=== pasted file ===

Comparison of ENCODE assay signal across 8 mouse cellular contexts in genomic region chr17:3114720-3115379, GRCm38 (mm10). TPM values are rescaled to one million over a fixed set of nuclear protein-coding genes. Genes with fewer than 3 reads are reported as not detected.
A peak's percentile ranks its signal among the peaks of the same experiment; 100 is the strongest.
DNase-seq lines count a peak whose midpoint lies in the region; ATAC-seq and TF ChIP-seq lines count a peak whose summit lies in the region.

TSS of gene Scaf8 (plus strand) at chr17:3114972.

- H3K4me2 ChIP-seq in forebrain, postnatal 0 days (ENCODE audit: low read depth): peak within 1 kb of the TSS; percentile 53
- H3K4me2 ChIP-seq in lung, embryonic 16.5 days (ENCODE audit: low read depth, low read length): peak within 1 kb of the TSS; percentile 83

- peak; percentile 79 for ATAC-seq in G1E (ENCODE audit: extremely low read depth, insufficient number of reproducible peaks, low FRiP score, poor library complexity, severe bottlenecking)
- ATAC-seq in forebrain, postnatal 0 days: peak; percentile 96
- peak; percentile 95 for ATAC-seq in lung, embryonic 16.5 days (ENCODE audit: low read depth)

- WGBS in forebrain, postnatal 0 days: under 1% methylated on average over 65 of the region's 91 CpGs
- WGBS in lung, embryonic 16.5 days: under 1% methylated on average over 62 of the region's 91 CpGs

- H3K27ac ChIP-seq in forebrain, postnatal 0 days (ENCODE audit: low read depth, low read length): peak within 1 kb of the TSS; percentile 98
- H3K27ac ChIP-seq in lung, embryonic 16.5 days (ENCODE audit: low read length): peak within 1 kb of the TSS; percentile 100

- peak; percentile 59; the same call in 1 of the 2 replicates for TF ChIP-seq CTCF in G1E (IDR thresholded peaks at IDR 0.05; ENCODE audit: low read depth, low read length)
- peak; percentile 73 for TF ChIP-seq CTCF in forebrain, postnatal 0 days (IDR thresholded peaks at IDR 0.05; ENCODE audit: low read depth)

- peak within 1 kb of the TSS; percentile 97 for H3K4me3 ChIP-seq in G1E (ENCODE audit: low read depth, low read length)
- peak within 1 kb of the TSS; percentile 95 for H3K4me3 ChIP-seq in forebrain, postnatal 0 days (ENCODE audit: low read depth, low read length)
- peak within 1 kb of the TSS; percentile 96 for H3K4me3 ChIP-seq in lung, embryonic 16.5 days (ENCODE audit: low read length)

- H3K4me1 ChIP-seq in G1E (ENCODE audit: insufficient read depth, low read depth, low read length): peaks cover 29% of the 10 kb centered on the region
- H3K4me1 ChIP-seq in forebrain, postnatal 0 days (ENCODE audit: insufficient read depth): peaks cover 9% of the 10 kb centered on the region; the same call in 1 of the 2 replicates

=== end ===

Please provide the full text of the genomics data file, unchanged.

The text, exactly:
Comparison of ENCODE assay signal across 8 mouse cellular contexts in genomic region chr17:3114720-3115379, GRCm38 (mm10). TPM values are rescaled to one million over a fixed set of nuclear protein-coding genes. Genes with fewer than 3 reads are reported as not detected.
A peak's percentile ranks its signal among the peaks of the same experiment; 100 is the strongest.
DNase-seq lines count a peak whose midpoint lies in the region; ATAC-seq and TF ChIP-seq lines count a peak whose summit lies in the region.

TSS of gene Scaf8 (plus strand) at chr17:3114972.

- H3K4me2 ChIP-seq in forebrain, postnatal 0 days (ENCODE audit: low read depth): peak within 1 kb of the TSS; percentile 53
- H3K4me2 ChIP-seq in lung, embryonic 16.5 days (ENCODE audit: low read depth, low read length): peak within 1 kb of the TSS; percentile 83

- peak; percentile 79 for ATAC-seq in G1E (ENCODE audit: extremely low read depth, insufficient number of reproducible peaks, low FRiP score, poor library complexity, severe bottlenecking)
- ATAC-seq in forebrain, postnatal 0 days: peak; percentile 96
- peak; percentile 95 for ATAC-seq in lung, embryonic 16.5 days (ENCODE audit: low read depth)

- WGBS in forebrain, postnatal 0 days: under 1% methylated on average over 65 of the region's 91 CpGs
- WGBS in lung, embryonic 16.5 days: under 1% methylated on average over 62 of the region's 91 CpGs

- H3K27ac ChIP-seq in forebrain, postnatal 0 days (ENCODE audit: low read depth, low read length): peak within 1 kb of the TSS; percentile 98
- H3K27ac ChIP-seq in lung, embryonic 16.5 days (ENCODE audit: low read length): peak within 1 kb of the TSS; percentile 100

- peak; percentile 59; the same call in 1 of the 2 replicates for TF ChIP-seq CTCF in G1E (IDR thresholded peaks at IDR 0.05; ENCODE audit: low read depth, low read length)
- peak; percentile 73 for TF ChIP-seq CTCF in forebrain, postnatal 0 days (IDR thresholded peaks at IDR 0.05; ENCODE audit: low read depth)

- peak within 1 kb of the TSS; percentile 97 for H3K4me3 ChIP-seq in G1E (ENCODE audit: low read depth, low read length)
- peak within 1 kb of the TSS; percentile 95 for H3K4me3 ChIP-seq in forebrain, postnatal 0 days (ENCODE audit: low read depth, low read length)
- peak within 1 kb of the TSS; percentile 96 for H3K4me3 ChIP-seq in lung, embryonic 16.5 days (ENCODE audit: low read length)

- H3K4me1 ChIP-seq in G1E (ENCODE audit: insufficient read depth, low read depth, low read length): peaks cover 29% of the 10 kb centered on the region
- H3K4me1 ChIP-seq in forebrain, postnatal 0 days (ENCODE audit: insufficient read depth): peaks cover 9% of the 10 kb centered on the region; the same call in 1 of the 2 replicates